Abstract: Acid mine drainage (AMD) with toxic arsenic (As) is commonly generated from the tailings storage facilities (TSFs) of sulfide mines due to the presence of As-bearing sulfide minerals (e.g., arsenopyrite, realgar, orpiment, etc.). To suppress As contamination to the nearby environments, As immobilization by Ca–Fe–AsO4 compounds is considered one of the most promising techniques; however, this technique is only applicable when As concentration is high enough (>1 g/L). To immobilize As from wastewater with low As concentration (~10 mg/L), this study investigated a two-step process consisting of concentration of dilute As solution by sorption/desorption using schwertmannite (Fe8O8(OH)8–2x(SO4)x; where (1 ≤ x ≤ 1.75)) and formation of Ca–Fe–AsO4 compounds. Arsenic sorption tests indicated that As(V) was well adsorbed onto schwertmannite at pH 3 (Qmax = 116.3 mg/g), but its sorption was limited at pH 13 (Qmax = 16.1 mg/g). A dilute As solution (~11.2 mg/L As) could be concentrated by sorption with large volume of dilute As solution at pH 3 followed by desorption with small volume of eluent of which pH was 13. The formation of Ca–Fe–AsO4 compounds from As concentrate solution (2 g/L As(V)) was strongly affected by temperature and pH. At low temperature (25–50 °C), amorphous ferric arsenate was formed, while at high temperature (95 °C), yukonite (Ca2Fe3–5(AsO4)3(OH)4–10·xH2O; where x = 2–11) and johnbaumite (Ca5(AsO4)3OH) were formed at pH 8 and 12, respectively. Among the synthesized products, johnbaumite showed strongest As retention ability even under acidic (pH 9) conditions.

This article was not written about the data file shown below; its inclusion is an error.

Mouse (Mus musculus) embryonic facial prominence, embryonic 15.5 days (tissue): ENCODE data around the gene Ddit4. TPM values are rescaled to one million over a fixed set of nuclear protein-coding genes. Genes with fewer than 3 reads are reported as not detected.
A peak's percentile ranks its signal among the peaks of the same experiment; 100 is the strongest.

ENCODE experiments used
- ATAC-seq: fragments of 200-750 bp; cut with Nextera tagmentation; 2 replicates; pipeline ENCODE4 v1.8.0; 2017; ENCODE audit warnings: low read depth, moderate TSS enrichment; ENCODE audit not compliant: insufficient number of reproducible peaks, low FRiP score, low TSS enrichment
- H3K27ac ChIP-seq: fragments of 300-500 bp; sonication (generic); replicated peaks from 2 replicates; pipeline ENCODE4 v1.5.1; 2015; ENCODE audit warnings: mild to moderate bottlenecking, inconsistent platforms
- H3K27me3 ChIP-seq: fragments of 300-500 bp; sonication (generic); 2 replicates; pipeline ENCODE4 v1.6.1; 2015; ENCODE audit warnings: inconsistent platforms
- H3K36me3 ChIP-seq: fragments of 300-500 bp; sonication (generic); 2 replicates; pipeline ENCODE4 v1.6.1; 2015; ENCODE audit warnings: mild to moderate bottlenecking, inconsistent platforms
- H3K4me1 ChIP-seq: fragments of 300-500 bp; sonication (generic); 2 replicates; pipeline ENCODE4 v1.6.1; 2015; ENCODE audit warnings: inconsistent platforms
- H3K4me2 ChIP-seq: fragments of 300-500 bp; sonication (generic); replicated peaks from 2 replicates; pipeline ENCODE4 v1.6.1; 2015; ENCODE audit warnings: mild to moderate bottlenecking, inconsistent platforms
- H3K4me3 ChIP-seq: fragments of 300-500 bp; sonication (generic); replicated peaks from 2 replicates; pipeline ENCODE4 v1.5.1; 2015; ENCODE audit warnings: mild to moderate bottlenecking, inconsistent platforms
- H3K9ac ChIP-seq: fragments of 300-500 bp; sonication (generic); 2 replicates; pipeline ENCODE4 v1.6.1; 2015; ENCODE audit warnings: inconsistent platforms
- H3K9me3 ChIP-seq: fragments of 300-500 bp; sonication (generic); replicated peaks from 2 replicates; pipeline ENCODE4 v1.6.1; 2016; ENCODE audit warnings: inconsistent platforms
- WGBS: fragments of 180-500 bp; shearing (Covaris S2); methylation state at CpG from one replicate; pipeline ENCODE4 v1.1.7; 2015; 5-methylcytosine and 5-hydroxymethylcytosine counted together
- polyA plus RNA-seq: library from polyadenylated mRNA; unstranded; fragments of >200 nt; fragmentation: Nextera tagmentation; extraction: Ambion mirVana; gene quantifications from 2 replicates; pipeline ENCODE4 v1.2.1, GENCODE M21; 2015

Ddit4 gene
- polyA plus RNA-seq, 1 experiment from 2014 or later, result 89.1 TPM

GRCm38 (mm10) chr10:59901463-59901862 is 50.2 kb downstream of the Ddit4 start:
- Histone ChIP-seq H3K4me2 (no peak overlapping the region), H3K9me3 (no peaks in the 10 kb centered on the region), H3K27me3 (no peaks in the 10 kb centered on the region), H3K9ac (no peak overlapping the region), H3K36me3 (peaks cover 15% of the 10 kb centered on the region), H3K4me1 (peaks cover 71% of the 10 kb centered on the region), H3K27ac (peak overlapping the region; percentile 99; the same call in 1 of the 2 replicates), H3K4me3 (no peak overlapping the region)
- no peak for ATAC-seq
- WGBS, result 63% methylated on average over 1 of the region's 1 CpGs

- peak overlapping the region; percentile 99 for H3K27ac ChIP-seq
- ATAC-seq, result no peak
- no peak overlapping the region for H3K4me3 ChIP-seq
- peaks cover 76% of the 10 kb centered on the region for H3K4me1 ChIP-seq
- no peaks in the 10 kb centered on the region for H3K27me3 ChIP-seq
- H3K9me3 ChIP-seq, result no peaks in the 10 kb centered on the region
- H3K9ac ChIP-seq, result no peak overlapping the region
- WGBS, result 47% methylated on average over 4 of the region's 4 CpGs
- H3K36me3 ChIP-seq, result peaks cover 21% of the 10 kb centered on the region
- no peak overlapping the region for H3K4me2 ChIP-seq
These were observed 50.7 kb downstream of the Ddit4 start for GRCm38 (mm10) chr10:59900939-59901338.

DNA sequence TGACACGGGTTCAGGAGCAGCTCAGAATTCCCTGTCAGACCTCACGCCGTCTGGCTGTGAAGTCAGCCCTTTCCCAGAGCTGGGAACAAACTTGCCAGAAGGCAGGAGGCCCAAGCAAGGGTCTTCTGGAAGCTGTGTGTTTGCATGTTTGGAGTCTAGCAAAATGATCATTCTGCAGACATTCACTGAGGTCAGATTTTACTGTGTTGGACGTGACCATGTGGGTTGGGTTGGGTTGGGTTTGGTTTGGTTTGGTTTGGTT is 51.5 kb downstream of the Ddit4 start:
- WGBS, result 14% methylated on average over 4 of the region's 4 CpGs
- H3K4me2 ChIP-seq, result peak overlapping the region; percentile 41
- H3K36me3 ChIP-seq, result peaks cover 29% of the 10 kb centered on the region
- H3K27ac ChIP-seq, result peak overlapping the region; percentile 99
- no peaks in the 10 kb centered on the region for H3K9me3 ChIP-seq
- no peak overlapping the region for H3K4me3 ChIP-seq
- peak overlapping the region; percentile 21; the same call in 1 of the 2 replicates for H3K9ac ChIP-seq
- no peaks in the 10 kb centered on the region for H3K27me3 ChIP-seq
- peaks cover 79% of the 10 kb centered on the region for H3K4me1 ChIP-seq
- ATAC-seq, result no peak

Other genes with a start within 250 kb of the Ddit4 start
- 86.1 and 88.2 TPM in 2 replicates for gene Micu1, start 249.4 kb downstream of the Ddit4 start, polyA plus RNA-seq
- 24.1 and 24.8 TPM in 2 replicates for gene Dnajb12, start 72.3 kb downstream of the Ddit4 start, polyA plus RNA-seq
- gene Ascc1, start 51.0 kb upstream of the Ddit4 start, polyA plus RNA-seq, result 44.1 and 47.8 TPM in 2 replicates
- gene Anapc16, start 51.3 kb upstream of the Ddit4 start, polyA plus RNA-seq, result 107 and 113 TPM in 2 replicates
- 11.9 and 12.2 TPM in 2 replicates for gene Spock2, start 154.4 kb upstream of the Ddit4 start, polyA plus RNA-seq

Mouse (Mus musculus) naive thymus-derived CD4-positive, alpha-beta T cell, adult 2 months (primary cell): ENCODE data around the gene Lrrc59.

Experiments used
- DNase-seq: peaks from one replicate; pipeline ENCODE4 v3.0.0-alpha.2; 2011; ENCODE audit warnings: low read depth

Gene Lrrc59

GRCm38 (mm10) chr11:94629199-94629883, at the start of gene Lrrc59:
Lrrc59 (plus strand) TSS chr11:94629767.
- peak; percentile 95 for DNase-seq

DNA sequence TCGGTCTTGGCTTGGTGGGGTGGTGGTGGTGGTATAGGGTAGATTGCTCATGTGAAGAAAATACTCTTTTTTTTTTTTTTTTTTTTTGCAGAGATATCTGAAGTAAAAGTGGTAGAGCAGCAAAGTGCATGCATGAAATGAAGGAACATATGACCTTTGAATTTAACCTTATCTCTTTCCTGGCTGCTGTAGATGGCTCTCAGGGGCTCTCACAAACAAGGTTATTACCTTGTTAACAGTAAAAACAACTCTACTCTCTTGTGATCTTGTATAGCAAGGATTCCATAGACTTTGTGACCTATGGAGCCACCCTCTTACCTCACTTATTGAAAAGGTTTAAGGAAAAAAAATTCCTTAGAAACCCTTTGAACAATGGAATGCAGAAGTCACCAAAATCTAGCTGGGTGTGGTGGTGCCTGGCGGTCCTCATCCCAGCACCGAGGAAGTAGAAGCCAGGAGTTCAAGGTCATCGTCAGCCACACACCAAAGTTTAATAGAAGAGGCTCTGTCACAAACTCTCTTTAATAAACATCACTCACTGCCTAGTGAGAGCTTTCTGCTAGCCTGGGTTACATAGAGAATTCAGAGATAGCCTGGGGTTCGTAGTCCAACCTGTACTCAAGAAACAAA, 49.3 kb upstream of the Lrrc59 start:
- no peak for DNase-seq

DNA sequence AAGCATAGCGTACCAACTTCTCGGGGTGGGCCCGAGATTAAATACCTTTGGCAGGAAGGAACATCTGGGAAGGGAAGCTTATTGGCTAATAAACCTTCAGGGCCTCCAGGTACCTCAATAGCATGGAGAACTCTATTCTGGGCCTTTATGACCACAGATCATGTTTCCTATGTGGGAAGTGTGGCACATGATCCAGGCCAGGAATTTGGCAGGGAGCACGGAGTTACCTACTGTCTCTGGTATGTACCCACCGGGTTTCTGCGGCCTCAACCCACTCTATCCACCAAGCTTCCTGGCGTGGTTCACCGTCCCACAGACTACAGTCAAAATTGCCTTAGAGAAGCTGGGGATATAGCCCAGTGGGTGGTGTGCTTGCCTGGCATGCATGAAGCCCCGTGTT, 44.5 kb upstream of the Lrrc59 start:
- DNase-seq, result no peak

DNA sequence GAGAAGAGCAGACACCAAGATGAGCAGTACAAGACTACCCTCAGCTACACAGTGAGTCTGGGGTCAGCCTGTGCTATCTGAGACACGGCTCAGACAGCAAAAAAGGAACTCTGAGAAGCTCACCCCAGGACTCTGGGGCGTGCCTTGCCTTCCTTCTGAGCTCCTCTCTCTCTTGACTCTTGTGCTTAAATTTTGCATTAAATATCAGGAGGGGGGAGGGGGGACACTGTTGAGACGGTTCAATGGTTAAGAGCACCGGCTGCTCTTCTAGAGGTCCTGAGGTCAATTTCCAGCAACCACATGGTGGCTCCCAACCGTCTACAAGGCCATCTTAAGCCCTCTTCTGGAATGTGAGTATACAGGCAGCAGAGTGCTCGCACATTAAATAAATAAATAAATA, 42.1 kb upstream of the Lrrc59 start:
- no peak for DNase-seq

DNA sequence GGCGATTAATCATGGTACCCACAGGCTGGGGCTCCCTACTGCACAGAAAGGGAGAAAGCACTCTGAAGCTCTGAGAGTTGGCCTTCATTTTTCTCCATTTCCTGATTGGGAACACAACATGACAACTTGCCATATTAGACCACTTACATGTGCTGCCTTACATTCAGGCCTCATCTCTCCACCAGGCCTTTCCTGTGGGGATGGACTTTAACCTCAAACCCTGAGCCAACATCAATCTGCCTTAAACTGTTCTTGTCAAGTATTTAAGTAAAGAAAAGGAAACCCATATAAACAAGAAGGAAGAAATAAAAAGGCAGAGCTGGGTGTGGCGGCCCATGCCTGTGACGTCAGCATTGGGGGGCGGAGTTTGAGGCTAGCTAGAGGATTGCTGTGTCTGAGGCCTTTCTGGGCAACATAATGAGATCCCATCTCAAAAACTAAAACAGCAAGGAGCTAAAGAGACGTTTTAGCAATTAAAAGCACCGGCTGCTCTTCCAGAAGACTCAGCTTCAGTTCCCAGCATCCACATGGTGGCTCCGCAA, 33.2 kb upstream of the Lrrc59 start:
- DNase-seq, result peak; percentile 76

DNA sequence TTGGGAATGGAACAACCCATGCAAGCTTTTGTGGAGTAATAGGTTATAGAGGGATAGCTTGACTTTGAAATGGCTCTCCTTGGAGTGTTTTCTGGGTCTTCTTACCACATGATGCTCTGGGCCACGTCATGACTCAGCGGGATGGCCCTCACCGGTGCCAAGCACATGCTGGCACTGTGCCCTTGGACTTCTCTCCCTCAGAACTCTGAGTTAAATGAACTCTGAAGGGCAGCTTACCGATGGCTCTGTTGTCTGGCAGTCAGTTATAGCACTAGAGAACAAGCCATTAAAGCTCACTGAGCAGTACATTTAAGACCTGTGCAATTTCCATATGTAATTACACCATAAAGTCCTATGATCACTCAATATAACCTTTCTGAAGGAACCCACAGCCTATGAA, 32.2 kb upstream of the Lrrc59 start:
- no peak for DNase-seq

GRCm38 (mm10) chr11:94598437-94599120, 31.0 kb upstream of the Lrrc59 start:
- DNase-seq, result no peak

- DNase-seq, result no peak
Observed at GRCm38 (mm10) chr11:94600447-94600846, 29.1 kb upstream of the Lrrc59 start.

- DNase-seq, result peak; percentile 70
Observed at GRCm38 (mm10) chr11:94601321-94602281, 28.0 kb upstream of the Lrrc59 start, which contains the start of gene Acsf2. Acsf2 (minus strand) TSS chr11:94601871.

... read more